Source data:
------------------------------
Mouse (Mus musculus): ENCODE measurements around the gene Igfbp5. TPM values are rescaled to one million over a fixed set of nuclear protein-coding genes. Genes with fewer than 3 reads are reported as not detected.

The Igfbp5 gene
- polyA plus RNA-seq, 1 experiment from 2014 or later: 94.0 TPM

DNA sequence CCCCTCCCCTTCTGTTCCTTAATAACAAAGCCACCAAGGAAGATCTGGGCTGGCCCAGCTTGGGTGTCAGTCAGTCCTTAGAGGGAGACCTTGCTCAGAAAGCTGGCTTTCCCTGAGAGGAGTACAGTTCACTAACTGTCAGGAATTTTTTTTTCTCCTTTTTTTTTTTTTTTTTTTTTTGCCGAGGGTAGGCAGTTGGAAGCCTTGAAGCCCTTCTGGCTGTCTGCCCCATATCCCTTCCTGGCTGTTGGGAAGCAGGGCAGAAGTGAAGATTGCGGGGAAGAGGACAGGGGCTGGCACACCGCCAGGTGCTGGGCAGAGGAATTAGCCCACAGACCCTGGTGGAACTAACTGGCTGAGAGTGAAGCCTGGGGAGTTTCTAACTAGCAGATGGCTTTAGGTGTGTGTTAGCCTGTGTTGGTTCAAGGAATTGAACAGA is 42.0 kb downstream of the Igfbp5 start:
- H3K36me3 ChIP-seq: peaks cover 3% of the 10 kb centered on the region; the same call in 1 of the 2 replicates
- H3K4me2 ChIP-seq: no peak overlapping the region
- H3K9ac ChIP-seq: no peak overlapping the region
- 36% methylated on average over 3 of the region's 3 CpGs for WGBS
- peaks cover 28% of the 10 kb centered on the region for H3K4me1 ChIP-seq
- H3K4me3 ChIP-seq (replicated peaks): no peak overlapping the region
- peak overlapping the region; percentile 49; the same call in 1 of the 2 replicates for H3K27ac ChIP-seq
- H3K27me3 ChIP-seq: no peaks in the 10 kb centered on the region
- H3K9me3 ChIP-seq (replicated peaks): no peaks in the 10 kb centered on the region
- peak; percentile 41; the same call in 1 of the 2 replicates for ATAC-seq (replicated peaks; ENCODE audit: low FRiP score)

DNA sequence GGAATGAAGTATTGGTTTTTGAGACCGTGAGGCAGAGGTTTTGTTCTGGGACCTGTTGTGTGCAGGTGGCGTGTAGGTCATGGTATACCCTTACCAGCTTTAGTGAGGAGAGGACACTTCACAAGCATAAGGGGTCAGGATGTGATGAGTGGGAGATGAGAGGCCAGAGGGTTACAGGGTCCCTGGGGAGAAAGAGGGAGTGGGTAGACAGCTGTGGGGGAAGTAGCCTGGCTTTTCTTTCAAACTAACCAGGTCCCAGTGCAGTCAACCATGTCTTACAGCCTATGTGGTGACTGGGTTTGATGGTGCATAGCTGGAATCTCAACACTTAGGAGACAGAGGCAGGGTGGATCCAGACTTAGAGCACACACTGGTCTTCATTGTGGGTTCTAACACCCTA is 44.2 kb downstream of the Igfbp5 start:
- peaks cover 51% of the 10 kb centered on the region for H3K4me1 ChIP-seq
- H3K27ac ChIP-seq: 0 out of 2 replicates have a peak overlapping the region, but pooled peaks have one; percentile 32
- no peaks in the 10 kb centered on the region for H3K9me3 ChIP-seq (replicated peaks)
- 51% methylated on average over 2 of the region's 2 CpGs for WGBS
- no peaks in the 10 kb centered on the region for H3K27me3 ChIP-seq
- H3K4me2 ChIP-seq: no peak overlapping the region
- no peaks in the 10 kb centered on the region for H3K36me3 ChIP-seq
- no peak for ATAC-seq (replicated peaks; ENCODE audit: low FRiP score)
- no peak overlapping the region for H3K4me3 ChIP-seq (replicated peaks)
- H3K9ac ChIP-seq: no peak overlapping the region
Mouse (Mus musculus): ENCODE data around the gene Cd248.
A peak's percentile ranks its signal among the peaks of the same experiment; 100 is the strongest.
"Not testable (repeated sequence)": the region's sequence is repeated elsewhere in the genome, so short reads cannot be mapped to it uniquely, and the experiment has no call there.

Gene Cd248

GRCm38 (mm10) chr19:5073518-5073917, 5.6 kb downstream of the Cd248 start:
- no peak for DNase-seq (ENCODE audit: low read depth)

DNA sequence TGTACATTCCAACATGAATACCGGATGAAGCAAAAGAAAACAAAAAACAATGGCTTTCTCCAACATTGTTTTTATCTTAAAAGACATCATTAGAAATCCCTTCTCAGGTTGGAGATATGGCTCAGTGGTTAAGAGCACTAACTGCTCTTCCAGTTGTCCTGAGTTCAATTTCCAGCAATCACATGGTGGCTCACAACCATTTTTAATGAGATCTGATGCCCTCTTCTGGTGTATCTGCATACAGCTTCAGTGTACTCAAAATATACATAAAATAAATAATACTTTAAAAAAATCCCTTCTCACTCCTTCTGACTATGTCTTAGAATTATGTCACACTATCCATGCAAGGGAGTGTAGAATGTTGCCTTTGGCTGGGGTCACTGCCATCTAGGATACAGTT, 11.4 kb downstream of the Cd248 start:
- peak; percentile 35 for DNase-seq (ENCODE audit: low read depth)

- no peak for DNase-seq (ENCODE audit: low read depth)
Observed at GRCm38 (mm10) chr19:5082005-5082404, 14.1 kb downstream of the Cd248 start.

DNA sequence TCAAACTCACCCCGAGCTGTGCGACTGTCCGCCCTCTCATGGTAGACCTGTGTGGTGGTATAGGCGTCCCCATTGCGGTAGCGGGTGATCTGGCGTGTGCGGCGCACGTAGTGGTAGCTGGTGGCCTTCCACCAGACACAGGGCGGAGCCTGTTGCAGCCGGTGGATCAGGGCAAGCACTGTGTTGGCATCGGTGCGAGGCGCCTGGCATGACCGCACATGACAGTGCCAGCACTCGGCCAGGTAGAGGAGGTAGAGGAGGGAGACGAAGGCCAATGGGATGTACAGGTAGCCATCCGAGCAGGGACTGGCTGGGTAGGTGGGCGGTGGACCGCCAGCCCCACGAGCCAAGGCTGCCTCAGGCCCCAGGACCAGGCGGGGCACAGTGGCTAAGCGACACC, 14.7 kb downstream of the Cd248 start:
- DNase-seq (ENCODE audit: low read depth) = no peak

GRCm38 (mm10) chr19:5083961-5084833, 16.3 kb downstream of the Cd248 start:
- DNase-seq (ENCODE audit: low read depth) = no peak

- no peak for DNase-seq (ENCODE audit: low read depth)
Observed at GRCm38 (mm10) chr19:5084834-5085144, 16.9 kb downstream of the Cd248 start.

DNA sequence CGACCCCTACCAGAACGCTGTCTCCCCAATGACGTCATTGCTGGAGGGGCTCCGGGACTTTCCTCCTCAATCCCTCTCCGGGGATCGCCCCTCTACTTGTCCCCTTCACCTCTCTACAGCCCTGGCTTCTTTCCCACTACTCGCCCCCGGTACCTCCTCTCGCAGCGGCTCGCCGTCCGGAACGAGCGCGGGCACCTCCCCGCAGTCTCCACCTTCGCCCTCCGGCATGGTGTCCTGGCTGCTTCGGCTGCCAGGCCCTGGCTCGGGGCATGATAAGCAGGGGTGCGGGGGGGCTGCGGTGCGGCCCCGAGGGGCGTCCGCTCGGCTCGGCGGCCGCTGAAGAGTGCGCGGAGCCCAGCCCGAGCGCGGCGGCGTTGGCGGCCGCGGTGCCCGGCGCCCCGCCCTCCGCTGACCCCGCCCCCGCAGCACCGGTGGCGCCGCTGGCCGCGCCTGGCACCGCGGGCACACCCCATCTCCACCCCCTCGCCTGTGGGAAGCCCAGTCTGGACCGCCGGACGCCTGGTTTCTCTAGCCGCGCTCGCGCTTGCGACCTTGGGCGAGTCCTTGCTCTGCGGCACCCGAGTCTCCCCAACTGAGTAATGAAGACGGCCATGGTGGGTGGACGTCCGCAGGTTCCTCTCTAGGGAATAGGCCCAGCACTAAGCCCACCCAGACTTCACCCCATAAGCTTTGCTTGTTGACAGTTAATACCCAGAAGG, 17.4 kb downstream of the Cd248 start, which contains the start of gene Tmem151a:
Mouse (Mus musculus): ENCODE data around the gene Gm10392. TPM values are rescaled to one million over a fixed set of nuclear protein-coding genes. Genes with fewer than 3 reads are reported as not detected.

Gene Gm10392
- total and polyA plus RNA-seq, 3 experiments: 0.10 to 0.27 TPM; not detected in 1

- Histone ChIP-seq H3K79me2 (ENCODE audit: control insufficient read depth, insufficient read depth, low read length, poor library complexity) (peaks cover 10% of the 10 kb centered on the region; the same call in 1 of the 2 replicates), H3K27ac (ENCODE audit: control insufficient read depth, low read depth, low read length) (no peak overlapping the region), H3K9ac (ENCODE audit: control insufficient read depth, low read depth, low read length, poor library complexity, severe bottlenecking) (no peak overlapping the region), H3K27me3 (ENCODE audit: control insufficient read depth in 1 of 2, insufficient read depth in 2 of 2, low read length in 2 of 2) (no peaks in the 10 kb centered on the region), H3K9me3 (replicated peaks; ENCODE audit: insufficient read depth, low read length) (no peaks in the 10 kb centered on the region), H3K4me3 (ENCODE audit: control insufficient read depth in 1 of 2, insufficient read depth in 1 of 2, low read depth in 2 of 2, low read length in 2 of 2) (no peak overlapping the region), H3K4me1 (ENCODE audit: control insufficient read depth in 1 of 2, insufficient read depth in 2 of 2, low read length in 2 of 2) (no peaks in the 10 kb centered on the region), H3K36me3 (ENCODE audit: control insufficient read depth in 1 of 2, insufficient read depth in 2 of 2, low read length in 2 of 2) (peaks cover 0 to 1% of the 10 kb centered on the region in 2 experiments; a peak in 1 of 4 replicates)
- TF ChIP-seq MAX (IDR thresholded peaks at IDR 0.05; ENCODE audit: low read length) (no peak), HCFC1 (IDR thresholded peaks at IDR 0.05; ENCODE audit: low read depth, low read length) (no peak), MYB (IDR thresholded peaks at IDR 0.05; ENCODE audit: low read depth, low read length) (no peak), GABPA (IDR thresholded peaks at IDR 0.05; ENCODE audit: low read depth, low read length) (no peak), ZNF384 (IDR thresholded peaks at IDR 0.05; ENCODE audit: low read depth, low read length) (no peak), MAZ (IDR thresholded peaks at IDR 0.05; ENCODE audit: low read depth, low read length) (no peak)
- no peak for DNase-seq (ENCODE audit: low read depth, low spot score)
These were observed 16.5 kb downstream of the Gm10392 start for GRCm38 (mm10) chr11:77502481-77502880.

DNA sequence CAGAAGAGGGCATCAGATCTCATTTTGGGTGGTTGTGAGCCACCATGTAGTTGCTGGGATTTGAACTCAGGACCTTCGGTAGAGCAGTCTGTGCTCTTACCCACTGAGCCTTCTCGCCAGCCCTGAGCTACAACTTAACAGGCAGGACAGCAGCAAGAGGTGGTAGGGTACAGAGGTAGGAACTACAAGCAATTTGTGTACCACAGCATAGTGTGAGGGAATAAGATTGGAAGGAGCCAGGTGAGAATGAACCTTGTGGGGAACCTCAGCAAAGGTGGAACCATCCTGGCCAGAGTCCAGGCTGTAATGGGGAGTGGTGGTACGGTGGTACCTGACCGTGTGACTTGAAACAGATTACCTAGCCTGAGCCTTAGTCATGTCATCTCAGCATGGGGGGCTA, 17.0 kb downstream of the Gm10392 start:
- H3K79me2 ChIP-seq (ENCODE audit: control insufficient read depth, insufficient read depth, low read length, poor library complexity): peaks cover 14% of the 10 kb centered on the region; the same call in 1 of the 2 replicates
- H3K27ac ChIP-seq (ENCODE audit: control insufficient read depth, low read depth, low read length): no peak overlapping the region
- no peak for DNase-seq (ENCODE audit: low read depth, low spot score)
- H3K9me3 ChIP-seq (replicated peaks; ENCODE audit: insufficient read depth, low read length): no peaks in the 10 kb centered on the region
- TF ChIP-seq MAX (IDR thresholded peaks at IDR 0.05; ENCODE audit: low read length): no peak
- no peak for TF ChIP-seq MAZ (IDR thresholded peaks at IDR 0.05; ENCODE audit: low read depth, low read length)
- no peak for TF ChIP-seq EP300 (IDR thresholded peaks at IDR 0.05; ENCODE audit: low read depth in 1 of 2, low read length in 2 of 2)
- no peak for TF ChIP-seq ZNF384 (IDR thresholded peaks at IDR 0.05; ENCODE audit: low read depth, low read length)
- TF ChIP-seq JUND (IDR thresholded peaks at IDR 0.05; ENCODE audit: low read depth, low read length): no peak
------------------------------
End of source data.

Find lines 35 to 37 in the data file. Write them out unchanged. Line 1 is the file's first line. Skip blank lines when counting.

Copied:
Observed at GRCm38 (mm10) chr19:5082005-5082404, 14.1 kb downstream of the Cd248 start.

DNA sequence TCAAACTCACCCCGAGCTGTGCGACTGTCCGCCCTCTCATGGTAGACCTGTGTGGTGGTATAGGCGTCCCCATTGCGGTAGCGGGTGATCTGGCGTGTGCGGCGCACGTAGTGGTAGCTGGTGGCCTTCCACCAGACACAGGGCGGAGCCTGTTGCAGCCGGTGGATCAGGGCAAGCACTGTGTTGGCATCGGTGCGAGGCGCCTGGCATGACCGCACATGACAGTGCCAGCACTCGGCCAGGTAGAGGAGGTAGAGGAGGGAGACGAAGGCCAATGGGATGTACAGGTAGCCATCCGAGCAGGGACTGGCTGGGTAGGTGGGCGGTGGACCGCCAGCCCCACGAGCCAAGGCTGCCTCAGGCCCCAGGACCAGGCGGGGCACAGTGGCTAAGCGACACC, 14.7 kb downstream of the Cd248 start:
- DNase-seq (ENCODE audit: low read depth) = no peak